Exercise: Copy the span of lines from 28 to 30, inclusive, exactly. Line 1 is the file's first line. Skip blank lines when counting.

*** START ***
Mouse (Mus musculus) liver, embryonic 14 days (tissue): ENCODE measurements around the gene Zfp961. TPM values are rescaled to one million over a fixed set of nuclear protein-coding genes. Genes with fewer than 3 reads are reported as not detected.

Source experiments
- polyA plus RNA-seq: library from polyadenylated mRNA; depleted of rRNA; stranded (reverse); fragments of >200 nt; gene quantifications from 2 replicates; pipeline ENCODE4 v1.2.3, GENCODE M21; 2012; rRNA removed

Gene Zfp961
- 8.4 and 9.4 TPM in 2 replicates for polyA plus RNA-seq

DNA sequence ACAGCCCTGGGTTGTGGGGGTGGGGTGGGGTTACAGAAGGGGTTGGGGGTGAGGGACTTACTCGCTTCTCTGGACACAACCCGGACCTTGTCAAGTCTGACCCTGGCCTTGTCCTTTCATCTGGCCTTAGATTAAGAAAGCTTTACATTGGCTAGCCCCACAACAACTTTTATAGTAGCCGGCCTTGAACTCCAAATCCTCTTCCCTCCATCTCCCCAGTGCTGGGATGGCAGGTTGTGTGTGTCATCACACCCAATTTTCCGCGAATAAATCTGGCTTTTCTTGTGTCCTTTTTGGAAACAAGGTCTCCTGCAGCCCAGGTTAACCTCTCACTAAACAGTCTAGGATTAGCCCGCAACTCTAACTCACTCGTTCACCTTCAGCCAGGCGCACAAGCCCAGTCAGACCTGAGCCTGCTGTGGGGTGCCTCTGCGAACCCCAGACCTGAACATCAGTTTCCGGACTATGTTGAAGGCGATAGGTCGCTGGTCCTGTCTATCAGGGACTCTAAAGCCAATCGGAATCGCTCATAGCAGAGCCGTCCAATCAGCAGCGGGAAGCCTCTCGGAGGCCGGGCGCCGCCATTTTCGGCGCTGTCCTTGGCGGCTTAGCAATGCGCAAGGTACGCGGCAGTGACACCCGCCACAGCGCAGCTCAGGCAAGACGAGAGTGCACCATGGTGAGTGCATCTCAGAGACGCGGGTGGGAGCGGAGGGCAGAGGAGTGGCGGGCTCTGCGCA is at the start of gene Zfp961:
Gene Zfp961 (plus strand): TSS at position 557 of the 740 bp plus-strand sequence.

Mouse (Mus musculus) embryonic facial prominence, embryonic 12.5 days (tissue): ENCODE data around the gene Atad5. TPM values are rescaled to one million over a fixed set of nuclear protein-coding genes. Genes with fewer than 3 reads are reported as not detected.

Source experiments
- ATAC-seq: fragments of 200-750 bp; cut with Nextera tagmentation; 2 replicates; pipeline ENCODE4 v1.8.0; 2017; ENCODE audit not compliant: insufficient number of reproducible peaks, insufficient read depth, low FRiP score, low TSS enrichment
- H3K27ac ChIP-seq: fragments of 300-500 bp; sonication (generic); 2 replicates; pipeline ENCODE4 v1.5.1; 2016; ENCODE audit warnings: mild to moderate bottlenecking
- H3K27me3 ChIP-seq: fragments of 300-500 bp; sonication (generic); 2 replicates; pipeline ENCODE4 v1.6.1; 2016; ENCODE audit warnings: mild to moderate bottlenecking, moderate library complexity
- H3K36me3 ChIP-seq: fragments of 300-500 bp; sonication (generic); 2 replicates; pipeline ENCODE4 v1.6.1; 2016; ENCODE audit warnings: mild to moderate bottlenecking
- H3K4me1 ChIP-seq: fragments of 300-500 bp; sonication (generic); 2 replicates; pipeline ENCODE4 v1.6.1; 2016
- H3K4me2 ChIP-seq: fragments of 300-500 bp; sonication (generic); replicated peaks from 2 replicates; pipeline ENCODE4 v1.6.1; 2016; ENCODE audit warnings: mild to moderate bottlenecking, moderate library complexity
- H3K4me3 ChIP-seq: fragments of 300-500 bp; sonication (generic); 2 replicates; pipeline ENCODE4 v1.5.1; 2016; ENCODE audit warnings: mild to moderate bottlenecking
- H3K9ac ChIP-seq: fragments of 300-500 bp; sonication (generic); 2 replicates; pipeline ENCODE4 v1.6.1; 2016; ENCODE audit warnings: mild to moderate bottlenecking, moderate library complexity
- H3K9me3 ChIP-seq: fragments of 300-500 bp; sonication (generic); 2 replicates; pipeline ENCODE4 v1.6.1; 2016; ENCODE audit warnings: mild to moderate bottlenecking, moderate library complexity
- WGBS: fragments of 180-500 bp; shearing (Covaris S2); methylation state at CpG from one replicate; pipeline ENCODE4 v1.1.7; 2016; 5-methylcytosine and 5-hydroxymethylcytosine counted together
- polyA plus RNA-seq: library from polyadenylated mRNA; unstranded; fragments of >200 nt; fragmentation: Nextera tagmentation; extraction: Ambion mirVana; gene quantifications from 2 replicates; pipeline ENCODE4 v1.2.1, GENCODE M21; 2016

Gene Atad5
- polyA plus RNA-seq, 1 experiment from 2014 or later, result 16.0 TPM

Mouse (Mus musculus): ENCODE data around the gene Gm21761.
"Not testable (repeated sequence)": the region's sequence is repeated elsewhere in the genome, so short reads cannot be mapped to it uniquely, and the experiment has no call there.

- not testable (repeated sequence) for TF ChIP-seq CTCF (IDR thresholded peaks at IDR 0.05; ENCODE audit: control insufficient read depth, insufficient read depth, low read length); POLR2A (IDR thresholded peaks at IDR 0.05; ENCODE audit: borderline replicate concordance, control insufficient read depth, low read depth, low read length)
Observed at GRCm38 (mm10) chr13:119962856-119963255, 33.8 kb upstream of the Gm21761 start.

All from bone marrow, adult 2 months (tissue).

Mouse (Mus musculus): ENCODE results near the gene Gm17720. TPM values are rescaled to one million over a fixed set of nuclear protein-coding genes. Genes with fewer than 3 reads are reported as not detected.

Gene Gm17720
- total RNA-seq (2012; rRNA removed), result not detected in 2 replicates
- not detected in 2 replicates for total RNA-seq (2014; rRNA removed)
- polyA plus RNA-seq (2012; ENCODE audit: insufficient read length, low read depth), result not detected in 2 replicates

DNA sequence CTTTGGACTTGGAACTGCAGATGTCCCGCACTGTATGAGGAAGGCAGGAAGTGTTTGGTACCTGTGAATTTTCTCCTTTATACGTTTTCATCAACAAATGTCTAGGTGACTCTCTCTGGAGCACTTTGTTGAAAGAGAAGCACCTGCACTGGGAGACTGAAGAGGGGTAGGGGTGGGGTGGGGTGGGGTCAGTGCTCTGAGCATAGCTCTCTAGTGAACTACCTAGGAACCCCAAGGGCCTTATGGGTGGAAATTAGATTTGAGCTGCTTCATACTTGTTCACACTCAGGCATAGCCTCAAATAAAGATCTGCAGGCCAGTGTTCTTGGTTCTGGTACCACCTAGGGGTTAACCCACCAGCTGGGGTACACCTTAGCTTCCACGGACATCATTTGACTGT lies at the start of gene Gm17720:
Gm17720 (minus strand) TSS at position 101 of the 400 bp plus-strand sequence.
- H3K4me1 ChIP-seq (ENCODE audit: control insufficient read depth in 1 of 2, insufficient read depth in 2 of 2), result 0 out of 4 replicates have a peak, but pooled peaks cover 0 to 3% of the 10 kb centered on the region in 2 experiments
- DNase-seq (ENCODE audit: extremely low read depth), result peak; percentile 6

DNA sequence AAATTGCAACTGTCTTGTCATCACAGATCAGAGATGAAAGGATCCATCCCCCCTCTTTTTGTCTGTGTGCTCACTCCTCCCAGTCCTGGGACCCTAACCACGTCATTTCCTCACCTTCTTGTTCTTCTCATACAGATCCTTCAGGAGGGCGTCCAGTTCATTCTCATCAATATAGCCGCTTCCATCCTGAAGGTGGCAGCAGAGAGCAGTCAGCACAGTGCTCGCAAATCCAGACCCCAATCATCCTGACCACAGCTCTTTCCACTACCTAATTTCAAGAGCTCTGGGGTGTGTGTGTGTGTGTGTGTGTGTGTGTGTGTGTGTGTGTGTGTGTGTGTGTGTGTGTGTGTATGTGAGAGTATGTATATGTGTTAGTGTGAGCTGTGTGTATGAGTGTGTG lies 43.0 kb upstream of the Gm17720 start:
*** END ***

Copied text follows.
Mouse (Mus musculus): ENCODE results near the gene Gm17720. TPM values are rescaled to one million over a fixed set of nuclear protein-coding genes. Genes with fewer than 3 reads are reported as not detected.

Gene Gm17720
- total RNA-seq (2012; rRNA removed), result not detected in 2 replicates